Russian Companies Line Up Eurobonds as UBS Sees Dozen New Sales

  • Global Ports joins Otkritie, O1 in picking banks for offerings
  • Eurobond sales this year have almost reached 2015 total

Russian companies are turning to Eurobond markets to seize on falling borrowing costs in what’s shaping up to be one of the busiest months for issuance this year.

Global Ports Investments Plc, which operates container terminals in Russia, picked six banks including JPMorgan Chase & Co. for a possible sale of seven-year bonds that are marketable in the U.S. The mandate comes days after private lender Bank Otkritie started investor meetings in Europe and Asia for an offering of as much as $700 million of debt, while O1 Properties is planning a debut deal.

Renewed appetite for higher-yielding Russian assets has opened a way for companies to raise funds abroad, challenging a drought in sales that followed U.S. and European sanctions over the Ukraine conflict. While the borrowers this month aren’t listed under penalties, the stigma attached to the country choked issuance across the board in 2014 and 2015. Bond sales in 2016 have almost reached last year’s total and up to a dozen new Eurobonds may come out of Russia by year-end, according to UBS AG.

“Outside of sanctioned entities, we have a very healthy pipeline to put to work, mainly corporate deals,” said Stefan Weiler, London-based head of debt capital markets for central and eastern Europe, the Middle East and Africa at JPMorgan Chase & Co., the third-biggest underwriter of emerging-market bonds this year. “It will be a mixture including buybacks.”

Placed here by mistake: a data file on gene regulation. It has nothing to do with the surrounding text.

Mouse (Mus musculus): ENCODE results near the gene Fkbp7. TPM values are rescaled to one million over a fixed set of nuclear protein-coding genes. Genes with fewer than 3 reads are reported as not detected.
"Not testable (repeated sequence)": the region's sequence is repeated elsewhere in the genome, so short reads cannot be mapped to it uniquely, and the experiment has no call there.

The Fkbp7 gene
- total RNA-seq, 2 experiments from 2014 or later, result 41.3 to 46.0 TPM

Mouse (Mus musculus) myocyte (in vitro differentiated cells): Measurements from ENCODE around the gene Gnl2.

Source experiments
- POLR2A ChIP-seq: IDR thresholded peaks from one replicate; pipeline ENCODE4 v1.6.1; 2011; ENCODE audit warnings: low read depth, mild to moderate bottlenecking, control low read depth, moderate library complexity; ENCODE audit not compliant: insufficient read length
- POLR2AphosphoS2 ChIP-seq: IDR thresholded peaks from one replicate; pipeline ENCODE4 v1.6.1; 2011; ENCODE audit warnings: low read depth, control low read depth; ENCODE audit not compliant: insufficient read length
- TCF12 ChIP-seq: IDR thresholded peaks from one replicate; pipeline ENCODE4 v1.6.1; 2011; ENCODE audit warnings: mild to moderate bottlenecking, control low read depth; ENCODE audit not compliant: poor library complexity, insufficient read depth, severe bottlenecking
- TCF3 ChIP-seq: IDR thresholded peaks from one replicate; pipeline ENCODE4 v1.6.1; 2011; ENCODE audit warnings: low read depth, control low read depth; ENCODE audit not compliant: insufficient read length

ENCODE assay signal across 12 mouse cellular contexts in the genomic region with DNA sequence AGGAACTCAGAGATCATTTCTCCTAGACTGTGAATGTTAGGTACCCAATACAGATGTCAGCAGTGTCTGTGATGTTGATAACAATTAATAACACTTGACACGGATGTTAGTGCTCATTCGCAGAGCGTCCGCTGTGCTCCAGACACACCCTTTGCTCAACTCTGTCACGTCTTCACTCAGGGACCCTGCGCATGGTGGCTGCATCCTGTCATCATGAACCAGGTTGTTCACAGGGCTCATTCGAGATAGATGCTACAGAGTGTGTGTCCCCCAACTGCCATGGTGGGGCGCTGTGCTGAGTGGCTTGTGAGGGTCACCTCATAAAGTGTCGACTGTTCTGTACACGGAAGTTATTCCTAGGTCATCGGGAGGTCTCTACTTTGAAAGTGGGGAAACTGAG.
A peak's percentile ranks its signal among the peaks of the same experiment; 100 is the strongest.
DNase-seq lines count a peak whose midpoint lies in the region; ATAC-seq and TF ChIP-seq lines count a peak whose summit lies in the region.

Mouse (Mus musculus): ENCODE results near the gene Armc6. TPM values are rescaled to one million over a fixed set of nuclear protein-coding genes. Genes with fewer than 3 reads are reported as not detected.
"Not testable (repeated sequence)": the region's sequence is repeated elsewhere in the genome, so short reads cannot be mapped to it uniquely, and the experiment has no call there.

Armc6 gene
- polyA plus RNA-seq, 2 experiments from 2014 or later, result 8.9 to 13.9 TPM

Lower Yields

September is ripe for emerging-market issuance generally as borrowers seek to lock in lower costs before the Federal Reserve resumes monetary-policy tightening. For Global Ports, this would be the second offering of the year. The yield on its notes due January 2022 has fallen 69 basis points to 6.18 percent since the April sale.

For a story on the 10-week window that EM borrowers don’t want to miss, click here.

Companies including Gazprom PJSC, Evraz Group SA and Novolipetsk Steel PJSC raised about $4 billion in 2016, still about one tenth of volumes in 2013. Half of those sales came in June alone.

The Russian government ventured into Eurobond markets by mandating a state bank with its first sale since sanctions in May, raising $1.75 billion. Fertilizer producer EuroChem Group AG last month also hired underwriters for a potential sale.

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